It seemed the crow didn't want us to go home just yet, and so I took the hint and carried on with our walk. I contemplated what had just happened, wondering if maybe it was a message or something, trying to convince myself it was just one of those things...But ultimately I've decided the answer is almost embarrassingly obvious. While crows are associated with the Badb, they're also intrinsic to the place in which I live. So why can't they just represent the spirits of this place?

So it's taken me pretty much most of the summer, but I finally seem to have got there. Or not...

Monday, 29 October 2007

Archive: Turnips and Samhainn 2007

My house smells faintly of turnip...

Well, maybe not 'faintly'. There is a stench of turnip in my house...It's strangely akin to the smell of decay, really. That sickly-sweet kind of smell. I'm beginning to see why it was so appropriate to the season.

I decided to carve them now for a couple of reasons. Firstly, I'm planning to do quite a bit, and I have to be realistic and factor in the kiddy issue...If I had all day to myself then it would have been fine to do it all on Samhainn (Hallowe'en), but seeing as Tom is still in his helpful phase, wielding a sharp pointy knife seemed to be a little irresponsible when the kiddies would be about...Secondly, my husband is off at a meeting dahn sahf again, so I have the house to myself once the kids are in bed, and I don't have him complaining about the smell, or giving me 'helpful' advice to tell me that I'm doing it wrong...Thirdly, if it all went hideously tits up and I had to start again, I had plenty of time to start again. As it is, I think I'll use one during my Tara ritual, which I hope to be able to do tomorrow or the next day, and the other on Samhainn itself.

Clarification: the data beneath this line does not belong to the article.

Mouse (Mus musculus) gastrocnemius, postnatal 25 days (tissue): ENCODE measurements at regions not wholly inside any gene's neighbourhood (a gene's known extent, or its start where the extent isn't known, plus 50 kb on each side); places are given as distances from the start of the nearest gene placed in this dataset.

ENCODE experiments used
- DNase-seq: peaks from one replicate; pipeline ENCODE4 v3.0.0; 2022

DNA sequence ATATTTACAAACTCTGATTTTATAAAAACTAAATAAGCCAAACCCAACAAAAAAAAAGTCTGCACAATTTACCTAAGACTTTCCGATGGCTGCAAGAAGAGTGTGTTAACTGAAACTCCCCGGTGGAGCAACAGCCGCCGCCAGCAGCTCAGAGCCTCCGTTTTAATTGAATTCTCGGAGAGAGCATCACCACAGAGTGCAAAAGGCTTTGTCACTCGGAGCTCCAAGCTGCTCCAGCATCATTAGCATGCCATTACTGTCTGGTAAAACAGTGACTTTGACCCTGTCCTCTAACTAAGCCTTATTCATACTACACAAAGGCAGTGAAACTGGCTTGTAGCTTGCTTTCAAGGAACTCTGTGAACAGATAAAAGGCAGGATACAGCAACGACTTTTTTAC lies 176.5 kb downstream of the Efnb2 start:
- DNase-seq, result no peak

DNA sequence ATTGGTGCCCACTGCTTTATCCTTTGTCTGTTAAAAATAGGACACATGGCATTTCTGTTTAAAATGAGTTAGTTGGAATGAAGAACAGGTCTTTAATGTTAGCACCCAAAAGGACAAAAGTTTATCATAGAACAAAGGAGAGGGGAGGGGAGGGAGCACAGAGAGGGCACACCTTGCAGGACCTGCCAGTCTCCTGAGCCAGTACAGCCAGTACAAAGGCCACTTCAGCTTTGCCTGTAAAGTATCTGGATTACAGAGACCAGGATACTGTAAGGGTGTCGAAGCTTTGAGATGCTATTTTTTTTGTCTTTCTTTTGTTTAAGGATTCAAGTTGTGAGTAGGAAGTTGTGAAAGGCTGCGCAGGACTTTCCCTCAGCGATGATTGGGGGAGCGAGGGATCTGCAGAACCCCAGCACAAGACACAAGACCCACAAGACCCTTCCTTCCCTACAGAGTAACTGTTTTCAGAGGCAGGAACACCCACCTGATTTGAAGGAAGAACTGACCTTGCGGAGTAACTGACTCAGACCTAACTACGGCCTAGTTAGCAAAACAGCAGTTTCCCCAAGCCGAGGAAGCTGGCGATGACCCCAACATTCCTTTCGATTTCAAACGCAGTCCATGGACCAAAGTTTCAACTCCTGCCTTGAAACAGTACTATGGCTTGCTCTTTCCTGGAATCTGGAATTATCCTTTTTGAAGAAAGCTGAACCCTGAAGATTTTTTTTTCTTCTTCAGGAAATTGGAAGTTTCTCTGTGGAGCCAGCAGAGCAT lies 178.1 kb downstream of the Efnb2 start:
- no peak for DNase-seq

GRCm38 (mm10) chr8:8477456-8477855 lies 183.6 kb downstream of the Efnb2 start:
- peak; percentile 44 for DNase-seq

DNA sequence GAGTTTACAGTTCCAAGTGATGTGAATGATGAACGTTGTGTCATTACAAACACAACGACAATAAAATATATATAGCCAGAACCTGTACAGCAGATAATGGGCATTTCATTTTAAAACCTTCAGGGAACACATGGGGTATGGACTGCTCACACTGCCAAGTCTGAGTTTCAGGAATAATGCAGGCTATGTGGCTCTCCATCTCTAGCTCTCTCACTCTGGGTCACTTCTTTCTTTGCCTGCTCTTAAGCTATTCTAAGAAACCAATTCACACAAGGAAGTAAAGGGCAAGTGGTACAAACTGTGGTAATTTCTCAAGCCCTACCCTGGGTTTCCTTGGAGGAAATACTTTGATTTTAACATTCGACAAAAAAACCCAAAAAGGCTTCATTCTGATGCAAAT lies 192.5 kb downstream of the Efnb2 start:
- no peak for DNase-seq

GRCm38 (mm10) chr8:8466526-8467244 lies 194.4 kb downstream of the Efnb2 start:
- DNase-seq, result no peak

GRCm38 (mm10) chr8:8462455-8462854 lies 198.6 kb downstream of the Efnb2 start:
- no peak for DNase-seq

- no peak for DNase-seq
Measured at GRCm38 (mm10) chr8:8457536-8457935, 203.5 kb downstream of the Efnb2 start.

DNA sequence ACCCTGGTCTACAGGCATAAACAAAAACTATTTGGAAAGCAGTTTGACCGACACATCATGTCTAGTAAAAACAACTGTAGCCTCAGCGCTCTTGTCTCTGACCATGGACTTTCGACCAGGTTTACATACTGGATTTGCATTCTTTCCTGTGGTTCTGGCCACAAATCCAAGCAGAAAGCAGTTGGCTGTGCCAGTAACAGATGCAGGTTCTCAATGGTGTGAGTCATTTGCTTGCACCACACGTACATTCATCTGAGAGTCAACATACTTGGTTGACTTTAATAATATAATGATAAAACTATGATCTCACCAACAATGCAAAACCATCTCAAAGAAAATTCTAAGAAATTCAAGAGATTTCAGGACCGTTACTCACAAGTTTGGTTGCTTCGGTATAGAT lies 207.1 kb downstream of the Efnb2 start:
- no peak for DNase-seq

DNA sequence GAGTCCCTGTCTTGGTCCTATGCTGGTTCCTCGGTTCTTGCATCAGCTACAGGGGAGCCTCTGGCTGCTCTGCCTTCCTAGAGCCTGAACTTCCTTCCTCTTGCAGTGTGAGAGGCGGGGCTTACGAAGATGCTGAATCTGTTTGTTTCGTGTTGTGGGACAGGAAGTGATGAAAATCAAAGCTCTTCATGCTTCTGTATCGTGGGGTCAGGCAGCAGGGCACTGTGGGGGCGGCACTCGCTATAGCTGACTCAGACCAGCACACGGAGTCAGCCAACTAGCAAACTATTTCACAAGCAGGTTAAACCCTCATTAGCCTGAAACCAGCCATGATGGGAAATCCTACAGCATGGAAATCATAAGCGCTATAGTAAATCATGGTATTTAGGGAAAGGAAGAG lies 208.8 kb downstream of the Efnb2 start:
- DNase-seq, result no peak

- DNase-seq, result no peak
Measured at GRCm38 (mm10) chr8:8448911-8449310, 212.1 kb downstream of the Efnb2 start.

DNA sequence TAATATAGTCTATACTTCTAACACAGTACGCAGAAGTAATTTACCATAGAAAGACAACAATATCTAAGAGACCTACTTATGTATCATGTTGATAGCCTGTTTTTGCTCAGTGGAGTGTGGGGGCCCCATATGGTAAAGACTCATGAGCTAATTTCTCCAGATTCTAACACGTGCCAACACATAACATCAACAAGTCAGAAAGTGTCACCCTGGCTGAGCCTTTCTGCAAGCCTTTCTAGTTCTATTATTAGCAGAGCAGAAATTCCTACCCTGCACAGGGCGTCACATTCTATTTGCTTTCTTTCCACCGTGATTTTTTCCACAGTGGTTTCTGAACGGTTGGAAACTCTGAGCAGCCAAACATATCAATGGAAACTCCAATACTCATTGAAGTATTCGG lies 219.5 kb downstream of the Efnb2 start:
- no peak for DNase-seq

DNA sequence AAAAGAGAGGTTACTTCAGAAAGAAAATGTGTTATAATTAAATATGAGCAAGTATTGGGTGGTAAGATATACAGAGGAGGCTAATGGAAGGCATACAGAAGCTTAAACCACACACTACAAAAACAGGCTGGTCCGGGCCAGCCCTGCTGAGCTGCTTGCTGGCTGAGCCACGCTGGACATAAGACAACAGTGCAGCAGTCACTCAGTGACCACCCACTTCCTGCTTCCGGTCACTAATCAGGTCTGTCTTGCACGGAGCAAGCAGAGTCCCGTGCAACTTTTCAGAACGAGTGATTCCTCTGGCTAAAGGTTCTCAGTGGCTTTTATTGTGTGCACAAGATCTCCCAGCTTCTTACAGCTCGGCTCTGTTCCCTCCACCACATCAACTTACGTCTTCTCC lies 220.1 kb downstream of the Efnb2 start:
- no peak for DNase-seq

I'm hoping they'll keep a couple of days (I don't see why not), but they were surprisingly easy to carve out - much easier than trying to cut the damn things. Slicing the tops off was the most difficult part to be honest, and then I just cut a cross into the flesh as deep as I could, then gouged out the rest of it as I turned the knife in a circle, getting deeper and deeper into it. The turnip flesh just flaked out as I did this, and when it got really deep I used a measuring spoon to scoop out the rest - it was the toughest spoon I had, so it didn't bend, and I could use it scoop out extra bits of the turnip to gouge out the bottom, which was more difficult using a knife alone. I tried to get the walls of the turnips quite thin, but not too thin that they'd start to burn at the edges once I'd cut faces into them.

After I scooped them out, I drew the faces onto the turnip with one of Tom's felt-tip pens and then cut the turnip out as well...My first go on the left of the photo was too small and I had to cut a hole out of the lid to allow enough air in for the candle to burn adequately...My second attempt on the right seems to burn much better.